Full Text



Subject Literature

DOI: 10.1111/b.9780631207535.1997.x


The name of a philosophical method first introduced by the German philosopher Edmund H usserl in and around 1905. “Bracketing” means “putting out of operation.” The phenomenologist, Husserl insisted, must “bracket,” that is “suspend his belief in,” “not make any use of” all presuppositions, all that he already believes in, in order to be able to do presuppositionless description of experience. “Bracketing” is not denying, nor does it amount to doubting. It amounts to “neutralizing” one's attitude toward what one brackets. When you “bracket” something, something else remains outside the bracket. Husserl called it the phenomenological “residue.” ... log in or subscribe to read full text

Log In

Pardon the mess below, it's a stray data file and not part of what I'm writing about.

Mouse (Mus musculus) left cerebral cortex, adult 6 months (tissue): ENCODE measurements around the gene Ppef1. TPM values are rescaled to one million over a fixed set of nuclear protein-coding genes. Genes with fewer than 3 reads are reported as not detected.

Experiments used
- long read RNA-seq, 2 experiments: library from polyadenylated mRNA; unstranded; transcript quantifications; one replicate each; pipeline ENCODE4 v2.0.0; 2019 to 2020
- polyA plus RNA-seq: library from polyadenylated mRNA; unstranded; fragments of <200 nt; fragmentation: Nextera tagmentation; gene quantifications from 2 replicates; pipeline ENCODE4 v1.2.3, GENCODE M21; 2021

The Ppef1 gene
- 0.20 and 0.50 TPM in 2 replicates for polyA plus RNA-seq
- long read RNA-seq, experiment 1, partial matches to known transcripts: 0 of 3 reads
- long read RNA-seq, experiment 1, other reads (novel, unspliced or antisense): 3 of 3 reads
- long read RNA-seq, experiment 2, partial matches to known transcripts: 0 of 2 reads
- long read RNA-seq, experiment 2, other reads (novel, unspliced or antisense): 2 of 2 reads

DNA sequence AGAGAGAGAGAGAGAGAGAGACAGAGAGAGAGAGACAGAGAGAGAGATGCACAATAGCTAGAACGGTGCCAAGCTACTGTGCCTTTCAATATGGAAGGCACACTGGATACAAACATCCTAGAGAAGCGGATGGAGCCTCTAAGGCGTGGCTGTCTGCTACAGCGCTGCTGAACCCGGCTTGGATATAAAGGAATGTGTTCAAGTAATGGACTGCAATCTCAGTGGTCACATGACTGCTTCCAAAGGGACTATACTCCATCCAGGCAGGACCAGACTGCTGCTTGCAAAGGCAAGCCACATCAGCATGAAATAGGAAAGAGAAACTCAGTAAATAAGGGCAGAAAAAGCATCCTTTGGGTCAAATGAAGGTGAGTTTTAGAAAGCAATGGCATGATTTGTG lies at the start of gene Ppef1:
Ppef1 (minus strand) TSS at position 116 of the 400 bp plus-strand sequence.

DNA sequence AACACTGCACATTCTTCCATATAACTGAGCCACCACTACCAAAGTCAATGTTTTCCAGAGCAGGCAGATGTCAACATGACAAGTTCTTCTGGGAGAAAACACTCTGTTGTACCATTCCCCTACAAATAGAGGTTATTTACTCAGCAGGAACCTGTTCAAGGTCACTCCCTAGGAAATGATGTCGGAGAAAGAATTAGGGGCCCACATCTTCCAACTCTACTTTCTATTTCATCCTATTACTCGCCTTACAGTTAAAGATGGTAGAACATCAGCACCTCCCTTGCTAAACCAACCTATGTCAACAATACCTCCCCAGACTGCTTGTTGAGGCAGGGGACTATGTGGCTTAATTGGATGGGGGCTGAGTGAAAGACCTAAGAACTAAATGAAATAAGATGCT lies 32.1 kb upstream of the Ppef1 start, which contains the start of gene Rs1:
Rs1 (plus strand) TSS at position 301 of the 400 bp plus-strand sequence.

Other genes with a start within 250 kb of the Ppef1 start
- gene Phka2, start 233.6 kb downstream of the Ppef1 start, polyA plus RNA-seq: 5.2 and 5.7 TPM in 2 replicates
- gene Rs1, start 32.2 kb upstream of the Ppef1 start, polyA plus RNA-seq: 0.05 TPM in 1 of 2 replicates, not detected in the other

You are not currently logged-in to Blackwell Reference Online

If your institution has a subscription, you can log in here:


     Forgotten your password?

Find out how to subscribe.

Your library does not have access to this title. Please contact your librarian to arrange access.

[ access key 0 : accessibility information including access key list ] [ access key 1 : home page ] [ access key 2 : skip navigation ] [ access key 6 : help ] [ access key 9 : contact us ] [ access key 0 : accessibility statement ]

Blackwell Publishing Home Page

Blackwell Reference Online ® is a Blackwell Publishing Inc. registered trademark
Technology partner: Semantico Ltd.

Blackwell Publishing and its licensors hold the copyright in all material held in Blackwell Reference Online. No material may be resold or published elsewhere without Blackwell Publishing's written consent, save as authorised by a licence with Blackwell Publishing or to the extent required by the applicable law.

Back to Top